Sat, Jul 31, 2004
Well, At Least You Get Close...
By ANN Correspondent Kevin O'Brien
Allen Maki gets more
hands-on time with a P-51 than Lee Lauderback. Well, then, why
isn't he world famous? Probably because he's not a P-51 pilot. He's
a professional aircraft detailer. Allen was polishing a P-51
Mustang, Dakota Kid II, when Aero-News caught up with him during
AirVenture 2004 in Oshkosh (WI).
Allen regularly details six Mustangs for various customers, so he
knows very well all the ins and outs of shining up the powerful
fighters. For instance, I thought that the discoloration of the
stainless steel skin around the Packard Merlin's exhaust stacks
would be a problem.
Allen chuckled. "That's probably the easiest part of the whole
plane to clean!" With a swipe of some polishing compound, he showed
me how the blue discoloration wiped away with ease.
"It's much harder to deal with exhaust's effects on the aluminum
side of the fuselage," he said. Easy or hard, Allen's job is to
make Dakota Kid shine and he isn't going to stop until it
Allen's company, Maki Flight Support, has been in business since
1997, operating the Ironwood (MI) airport (IWD) near the Wisconsin
border. Maki Flight Support will come to the customer for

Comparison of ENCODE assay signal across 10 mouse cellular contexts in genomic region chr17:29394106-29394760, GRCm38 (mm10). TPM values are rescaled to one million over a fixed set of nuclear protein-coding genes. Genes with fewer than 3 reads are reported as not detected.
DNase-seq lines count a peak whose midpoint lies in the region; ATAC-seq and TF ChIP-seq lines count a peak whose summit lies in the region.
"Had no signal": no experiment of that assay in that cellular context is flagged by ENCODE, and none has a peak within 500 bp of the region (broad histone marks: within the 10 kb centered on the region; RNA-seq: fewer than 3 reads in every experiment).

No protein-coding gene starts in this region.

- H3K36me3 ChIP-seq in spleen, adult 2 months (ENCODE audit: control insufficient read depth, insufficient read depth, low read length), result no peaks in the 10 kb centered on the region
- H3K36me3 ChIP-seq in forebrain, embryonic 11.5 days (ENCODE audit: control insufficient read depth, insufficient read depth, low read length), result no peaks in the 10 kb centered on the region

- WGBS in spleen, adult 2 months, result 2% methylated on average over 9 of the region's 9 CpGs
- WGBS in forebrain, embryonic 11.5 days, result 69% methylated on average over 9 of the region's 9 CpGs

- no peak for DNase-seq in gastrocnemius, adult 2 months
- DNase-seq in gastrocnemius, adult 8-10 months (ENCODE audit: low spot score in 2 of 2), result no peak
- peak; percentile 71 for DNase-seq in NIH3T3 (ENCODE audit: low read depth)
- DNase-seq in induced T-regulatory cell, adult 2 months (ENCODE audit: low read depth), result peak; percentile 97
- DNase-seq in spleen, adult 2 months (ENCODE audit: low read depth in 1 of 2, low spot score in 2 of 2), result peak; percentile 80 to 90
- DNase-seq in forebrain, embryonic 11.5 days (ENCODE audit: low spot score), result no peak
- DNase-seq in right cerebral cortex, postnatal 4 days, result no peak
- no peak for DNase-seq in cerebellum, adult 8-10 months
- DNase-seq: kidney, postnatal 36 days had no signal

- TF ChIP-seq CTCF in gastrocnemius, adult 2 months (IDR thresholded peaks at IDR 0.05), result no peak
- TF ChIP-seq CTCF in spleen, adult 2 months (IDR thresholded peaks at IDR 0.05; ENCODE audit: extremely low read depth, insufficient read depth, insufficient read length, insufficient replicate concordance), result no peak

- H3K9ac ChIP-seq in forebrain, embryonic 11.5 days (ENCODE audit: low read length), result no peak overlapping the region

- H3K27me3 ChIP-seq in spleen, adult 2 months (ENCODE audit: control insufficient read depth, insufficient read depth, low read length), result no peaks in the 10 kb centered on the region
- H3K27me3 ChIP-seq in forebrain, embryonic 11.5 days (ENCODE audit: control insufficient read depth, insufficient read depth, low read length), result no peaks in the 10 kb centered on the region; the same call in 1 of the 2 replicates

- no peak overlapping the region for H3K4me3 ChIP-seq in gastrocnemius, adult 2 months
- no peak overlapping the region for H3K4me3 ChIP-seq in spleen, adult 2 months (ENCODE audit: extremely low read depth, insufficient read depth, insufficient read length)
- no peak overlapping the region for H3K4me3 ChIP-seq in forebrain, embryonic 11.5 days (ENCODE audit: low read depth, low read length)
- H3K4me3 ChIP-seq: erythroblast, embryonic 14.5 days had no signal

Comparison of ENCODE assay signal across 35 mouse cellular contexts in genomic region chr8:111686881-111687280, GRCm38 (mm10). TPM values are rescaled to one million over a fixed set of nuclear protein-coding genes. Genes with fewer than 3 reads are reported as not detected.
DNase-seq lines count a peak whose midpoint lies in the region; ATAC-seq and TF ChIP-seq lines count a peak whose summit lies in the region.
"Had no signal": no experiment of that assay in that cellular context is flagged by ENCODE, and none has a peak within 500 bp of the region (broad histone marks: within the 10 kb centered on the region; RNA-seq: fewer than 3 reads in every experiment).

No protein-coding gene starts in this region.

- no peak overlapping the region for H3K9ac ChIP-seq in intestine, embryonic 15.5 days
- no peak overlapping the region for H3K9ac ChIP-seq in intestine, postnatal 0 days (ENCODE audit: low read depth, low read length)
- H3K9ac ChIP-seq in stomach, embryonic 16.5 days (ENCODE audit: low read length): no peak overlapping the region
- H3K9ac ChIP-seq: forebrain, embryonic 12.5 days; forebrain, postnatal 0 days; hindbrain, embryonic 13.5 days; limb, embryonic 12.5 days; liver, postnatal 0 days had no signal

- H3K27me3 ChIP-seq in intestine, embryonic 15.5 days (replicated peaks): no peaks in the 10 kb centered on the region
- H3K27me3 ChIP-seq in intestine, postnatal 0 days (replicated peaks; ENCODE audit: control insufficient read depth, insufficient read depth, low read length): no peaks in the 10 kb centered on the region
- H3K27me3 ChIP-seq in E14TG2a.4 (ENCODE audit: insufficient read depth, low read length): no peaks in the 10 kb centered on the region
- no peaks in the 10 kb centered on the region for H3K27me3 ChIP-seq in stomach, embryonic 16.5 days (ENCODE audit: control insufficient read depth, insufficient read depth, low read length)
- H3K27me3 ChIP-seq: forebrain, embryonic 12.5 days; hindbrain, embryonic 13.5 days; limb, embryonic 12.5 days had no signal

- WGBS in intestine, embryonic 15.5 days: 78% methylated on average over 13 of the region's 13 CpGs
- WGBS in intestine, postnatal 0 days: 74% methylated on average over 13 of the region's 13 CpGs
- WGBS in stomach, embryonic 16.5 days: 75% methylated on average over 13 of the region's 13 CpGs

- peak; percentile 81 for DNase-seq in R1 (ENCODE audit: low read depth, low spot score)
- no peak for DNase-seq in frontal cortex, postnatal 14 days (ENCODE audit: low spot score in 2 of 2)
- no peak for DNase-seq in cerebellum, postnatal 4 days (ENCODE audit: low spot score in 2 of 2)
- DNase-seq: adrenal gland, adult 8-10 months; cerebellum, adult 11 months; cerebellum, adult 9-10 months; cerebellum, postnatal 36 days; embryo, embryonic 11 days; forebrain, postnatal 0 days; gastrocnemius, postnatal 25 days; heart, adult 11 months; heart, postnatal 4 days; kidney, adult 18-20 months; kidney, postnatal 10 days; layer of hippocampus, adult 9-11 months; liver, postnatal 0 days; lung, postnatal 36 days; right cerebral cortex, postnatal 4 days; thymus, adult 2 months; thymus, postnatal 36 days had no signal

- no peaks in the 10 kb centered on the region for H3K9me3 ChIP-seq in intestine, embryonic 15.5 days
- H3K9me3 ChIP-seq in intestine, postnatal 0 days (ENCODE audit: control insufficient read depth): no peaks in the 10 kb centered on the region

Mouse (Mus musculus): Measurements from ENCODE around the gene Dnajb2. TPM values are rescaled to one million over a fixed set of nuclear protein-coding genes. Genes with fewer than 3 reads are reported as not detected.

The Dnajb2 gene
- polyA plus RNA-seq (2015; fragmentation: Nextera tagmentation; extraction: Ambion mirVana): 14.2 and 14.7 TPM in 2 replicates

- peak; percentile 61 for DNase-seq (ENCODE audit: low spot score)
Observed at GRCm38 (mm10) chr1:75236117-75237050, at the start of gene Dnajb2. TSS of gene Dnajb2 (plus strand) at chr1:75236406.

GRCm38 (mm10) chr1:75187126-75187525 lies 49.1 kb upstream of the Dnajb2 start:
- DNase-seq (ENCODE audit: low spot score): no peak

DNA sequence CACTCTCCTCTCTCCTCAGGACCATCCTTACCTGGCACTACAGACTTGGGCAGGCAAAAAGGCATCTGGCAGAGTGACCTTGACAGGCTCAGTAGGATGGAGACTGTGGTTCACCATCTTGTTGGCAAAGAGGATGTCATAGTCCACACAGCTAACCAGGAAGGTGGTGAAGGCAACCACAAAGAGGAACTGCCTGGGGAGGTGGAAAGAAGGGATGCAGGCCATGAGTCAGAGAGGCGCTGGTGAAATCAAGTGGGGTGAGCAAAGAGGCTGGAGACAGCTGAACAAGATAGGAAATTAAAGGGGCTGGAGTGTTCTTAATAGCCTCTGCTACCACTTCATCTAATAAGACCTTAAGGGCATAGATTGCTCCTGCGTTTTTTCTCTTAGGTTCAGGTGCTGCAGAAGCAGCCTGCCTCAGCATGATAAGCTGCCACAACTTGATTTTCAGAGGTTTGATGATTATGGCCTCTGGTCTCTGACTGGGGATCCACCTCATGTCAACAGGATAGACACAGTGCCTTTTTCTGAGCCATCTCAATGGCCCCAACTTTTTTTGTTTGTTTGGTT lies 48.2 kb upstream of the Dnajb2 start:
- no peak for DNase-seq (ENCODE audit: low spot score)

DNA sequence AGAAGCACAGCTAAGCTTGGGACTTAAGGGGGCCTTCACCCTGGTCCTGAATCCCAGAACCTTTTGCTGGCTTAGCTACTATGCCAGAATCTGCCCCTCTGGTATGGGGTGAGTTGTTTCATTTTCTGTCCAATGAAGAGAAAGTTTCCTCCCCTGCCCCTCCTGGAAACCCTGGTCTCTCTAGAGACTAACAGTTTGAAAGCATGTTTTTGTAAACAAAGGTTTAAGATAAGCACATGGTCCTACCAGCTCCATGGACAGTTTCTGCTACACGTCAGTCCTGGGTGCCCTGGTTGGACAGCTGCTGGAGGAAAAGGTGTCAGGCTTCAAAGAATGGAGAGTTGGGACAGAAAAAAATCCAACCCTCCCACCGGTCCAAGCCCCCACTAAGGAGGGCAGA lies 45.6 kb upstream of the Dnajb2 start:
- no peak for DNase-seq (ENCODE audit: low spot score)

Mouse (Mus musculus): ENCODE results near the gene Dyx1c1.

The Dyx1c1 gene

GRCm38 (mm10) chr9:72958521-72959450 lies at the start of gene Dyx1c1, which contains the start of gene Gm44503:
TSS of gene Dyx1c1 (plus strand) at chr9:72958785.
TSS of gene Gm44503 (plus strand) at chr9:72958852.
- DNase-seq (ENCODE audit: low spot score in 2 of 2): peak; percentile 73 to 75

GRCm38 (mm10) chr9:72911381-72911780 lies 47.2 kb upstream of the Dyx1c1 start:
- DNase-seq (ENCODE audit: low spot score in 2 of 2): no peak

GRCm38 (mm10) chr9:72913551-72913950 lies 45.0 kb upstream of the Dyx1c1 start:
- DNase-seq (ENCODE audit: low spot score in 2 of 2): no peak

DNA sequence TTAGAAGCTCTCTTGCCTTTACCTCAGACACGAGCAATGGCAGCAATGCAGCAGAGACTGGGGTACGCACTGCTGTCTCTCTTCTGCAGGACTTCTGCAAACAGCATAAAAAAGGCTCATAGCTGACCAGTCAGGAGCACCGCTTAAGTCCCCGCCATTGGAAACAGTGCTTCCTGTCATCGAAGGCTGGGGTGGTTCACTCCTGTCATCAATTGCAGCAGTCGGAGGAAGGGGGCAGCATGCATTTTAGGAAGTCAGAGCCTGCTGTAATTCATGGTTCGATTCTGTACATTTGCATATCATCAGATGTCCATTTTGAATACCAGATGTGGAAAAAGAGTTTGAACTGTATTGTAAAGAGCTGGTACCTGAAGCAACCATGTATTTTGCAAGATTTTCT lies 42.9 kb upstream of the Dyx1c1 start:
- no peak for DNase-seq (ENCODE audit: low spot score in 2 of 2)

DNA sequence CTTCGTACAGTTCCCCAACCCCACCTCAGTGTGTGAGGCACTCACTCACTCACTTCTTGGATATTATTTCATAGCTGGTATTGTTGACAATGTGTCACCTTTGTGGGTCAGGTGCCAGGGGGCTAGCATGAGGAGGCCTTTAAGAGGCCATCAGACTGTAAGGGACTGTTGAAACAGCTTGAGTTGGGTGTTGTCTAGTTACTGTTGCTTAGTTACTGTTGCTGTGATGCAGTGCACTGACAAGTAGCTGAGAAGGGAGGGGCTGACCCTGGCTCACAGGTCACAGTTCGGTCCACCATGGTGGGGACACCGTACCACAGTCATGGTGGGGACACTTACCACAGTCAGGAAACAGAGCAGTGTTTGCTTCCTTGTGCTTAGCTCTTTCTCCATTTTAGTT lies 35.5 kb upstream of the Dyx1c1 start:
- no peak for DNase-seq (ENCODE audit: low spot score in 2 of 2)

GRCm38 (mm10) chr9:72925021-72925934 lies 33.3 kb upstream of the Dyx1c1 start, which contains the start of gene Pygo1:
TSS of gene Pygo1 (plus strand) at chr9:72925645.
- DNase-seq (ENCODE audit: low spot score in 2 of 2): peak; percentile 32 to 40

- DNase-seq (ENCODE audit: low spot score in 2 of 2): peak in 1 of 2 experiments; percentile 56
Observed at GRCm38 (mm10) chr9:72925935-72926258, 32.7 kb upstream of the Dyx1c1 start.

detailing, cleaning, and -- oh yes, polishing -- an aircraft.
"In the trade we call that 'brightwork,'" he told me, "and most
detailers will charge $75 an hour, for as many hours as it will
take." Allen prefers to negotiate a turnkey price, personally
outlining the scope of work with each customer.
"The warbird guys are great -- they only ask, 'What do I need, and
how much will it cost me?' But I do lots of GA work too," he said.
He mentioned the Cessna 180 as a type that is frequently maintained
in a high polish, and of course he works on painted machines
What about asking airport kids to do it for free, you know, just
for the love of airplanes? Don't they have airport kids any more?
Allen replied with a laugh. "That lasts until they discover how
hard it is."
Sitting near the Mustang was a World War II flight bag. A glance at
it revealed that it had once belonged to another Maki -- Lawrence,
Allen's father, an armorer in the Army Air Corps. Allen found the
bag recently in his attic, cleaned it up and brings it along to
WWII warbird jobs to add to the flavor of the occasion.
FMI: Maki Flight Support (906) 932-4972
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